We're hoping to do some things this year that we haven't been able to do before and hopefully incorporate this new hi-definition scoreboard in what we're doing with the band. There's a balance there to be made because we need to try to balance having people's attention on the scoreboard versus peoples' attention on our students who are performing.
CCG: How much planning goes into each show, and what can impact the preparation during the week?
RB: We have to take into account a lot of things. One of the factors is how much time do we have to prepare the show, because a halftime show for a home game, there are times when we have only a week to prepare the show and there are times when we have two weeks to prepare the show.
You never know how the weather is going to effect things. The worst thing for us is to have bad weather during the week and great weather on game day, because bad weather during the week impacts our preparations and then on game day, people wonder why the band doesn't sound or look as good.
CCG: How much of a role does musical education play with students in the Blue Band?
RB: One of our challenges is trying to balance the educational experience for students who are in the band. While a lot of times from the audience's standpoint, their perception is that the students are just there to entertain, but they're also taking Blue Band as a class.
There's a certain amount of educational value we're trying to have in the experiences and trying to expose the students to different music and music that we hope that they will enjoy playing and they'll find challenging to play, and yet balancing it with trying to make sure we're as entertaining as possible when we get our halftime shows.
CCG: Outside of the musical education aspect, what do you hope students in the Blue Band gain from their experience?
RB: I hope that they've learned a number of things. I hope that they've been exposed to some music that they may not have played or listened to or heard before. I hope that they have grown as an individual musician, in terms of their performing ability and their acceptance and reaction to a wider range of music.
I think that along with that, we're hoping to make them more aware of a variety of musical artists and styles and genres. Beyond that, there are also the opportunities of leadership possibilities. It's particularly challenging to be a leader in a peer organization, but the opportunity to develop some of those leadership skills, I think, is another thing that we hope many students will get.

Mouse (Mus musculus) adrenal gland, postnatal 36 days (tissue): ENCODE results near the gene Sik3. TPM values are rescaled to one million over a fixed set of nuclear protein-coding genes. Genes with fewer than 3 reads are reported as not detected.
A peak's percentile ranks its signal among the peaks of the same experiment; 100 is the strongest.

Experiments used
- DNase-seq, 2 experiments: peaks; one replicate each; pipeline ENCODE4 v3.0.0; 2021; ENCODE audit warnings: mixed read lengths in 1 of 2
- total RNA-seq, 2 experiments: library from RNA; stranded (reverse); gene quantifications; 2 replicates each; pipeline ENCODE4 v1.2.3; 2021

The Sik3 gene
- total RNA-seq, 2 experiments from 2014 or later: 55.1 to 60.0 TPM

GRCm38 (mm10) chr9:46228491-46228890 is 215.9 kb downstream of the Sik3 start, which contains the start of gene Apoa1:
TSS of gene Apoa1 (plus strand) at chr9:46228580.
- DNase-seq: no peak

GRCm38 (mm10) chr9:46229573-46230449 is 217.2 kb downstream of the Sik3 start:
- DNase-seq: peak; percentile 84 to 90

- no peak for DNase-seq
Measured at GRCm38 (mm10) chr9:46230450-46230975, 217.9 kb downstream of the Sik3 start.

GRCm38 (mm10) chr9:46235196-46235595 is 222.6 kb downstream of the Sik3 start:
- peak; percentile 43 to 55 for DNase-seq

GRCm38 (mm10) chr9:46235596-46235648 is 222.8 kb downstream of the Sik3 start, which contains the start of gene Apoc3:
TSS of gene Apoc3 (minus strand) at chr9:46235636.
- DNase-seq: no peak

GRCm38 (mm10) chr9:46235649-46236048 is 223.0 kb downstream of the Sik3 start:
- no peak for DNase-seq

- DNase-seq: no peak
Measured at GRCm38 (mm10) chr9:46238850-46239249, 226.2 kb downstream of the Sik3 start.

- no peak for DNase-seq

We hope that they are also learning all the good things that make for success: responsibility and being able to be counted on, and being able to complete a job or an assignment in a timely fashion and all those kinds of non-musical things are important life lessons for the students to learn.
CCG: How has technology impacted the Blue Band's preparation and performance over the years?
RB: The technology has been challenging for all bands, everywhere. A band in a college football arena, I don't care if it's as big as Penn State or a small school someplace else, the band cannot compete acoustically with the huge scoreboards and the huge speakers and sound systems. There, it just takes one person hitting a notch or a dial — and boom! — you get a bigger sound.
There's only so loud a group of students as big as our band can get. With our size, we cannot compete at the same level, so there's a visceral reaction to an audience there, between the impact of the big speakers and what we're trying to do. Over the years, there's been more and more media and popular music and everything that's pumped into the game; through sponsorships and advertisements and announcements and popular songs, all these things have created challenges for us, in terms of how often we get to perform.
One of the things that most people don't think about a lot of times, but I've spent a lot of time thinking about this: Our society nowadays is so oriented to seeing the screen, whether it be the screen on your personal device or your computer or at the stadium, that's what they want to see. There are so many things that can be so grand in terms of how those media can produce entertainment, in terms of the excitement that they can generate and be visual, that it's very difficult anymore to create that same kind of level of excitement with a live performance of a marching band, as good as we might be.
I think everybody is trying to find, from a marching band standpoint, to find ways to entertain audiences in a day and age when over-the-top-entertainment is the norm; it's very difficult for marching bands to go over the top, from the impact standpoint and the expense standpoint. It's a challenge to provide the right type of experience for the students that is something that they are gaining from the experience and that they feel it's valuable, while providing that entertainment for an audience in a specific functional setting in a football game or any sporting event.